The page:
Wednesday, 22 April 2015

[Straits Times] Ethics relevant in pre-abortion counselling

I FULLY agree with Mr Han Ming Guang that terminating a pregnancy is not a trivial decision ("Leave beliefs out of pre-abortion counselling"; Monday).
While Mr Han advocated that beliefs should not be taken into consideration, when he suggested focusing on only the physical, financial and emotional considerations, he was subscribing to a particular belief - that of utilitarianism.
It would be ironic for us to suggest that we should not be focused on only a particular belief but advocate that we should make informed decisions based on purely utilitarian beliefs.
I am also uncomfortable with Mr Han's suggestion that we leave ethics out of the equation.
Ethics are not necessarily religious. Ethics, in their most fundamental state, are merely how we view life and being human.
It is not only about society's view but our own personal view on life.
It is precisely because abortion affects the woman at the most personal level that ethics are relevant.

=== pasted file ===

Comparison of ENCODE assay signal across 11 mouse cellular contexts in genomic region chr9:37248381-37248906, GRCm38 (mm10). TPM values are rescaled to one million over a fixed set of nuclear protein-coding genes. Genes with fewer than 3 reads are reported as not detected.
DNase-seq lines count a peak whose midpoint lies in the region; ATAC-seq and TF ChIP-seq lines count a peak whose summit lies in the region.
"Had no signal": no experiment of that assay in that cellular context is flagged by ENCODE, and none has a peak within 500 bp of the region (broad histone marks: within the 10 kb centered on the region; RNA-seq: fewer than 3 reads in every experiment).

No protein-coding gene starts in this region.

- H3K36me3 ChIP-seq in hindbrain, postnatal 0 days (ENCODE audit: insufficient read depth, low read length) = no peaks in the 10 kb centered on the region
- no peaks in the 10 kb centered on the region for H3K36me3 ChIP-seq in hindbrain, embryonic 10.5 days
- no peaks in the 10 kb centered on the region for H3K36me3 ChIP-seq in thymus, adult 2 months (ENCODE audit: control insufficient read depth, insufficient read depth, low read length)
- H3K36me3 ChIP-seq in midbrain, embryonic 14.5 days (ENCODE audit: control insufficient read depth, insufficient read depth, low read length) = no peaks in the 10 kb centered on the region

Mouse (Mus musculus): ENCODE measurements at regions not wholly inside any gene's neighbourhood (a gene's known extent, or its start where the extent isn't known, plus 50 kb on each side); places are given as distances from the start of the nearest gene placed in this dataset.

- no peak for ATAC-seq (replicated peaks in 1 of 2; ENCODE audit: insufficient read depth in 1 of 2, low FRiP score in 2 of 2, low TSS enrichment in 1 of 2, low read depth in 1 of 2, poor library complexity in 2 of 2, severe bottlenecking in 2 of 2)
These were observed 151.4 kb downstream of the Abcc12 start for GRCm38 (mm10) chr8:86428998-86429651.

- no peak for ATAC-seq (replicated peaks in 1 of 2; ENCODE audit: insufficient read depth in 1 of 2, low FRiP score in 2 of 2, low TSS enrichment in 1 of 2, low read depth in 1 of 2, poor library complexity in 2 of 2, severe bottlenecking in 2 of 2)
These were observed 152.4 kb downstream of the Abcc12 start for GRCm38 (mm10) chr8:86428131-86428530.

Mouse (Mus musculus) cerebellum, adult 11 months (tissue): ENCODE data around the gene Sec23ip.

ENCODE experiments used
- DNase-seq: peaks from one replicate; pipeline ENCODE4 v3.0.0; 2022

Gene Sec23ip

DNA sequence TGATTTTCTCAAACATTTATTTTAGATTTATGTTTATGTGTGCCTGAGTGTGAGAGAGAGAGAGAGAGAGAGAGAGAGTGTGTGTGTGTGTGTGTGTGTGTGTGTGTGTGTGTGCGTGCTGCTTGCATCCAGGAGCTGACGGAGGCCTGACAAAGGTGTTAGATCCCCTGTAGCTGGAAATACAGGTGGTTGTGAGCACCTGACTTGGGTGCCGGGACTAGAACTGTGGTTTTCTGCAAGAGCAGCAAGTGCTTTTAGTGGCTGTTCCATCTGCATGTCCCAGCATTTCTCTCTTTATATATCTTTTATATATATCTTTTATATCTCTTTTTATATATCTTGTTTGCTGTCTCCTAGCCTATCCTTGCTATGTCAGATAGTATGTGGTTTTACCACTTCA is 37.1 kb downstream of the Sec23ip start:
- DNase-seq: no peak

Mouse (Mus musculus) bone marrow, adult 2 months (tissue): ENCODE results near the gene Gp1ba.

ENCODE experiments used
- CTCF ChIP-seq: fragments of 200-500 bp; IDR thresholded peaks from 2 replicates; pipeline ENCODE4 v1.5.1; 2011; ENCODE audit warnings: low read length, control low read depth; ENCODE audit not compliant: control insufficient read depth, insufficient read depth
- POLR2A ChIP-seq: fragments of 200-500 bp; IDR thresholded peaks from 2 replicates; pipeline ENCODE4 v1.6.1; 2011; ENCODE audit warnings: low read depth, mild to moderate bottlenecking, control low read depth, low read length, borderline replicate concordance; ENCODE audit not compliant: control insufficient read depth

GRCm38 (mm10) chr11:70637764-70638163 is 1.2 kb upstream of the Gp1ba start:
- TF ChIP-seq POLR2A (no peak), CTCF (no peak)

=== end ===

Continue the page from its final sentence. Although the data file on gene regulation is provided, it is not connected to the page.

Utilitarianism is also an ethical belief.
As an economics-trained professional, I fully see the value in utilitarianism.
But to use only utilitarian beliefs to make our decision would be insufficient.
If the consideration of a decision, especially when it involves a life, is made purely on utilitarian grounds, I fear that this will also extend to other areas, like matters involving our aged and sick parents.
In addition, many individuals have difficulty living with their personal decisions not because of society's demands, but because of dissonance with their own personal views.
I agree with Mr Han that the Health Ministry and counsellors should provide full information, and that women should make informed choices.
Full information should include utilitarian factors (benefits and costs of both abortion and carrying on with the pregnancy), and also personal ethical considerations.
Leong Chun Keong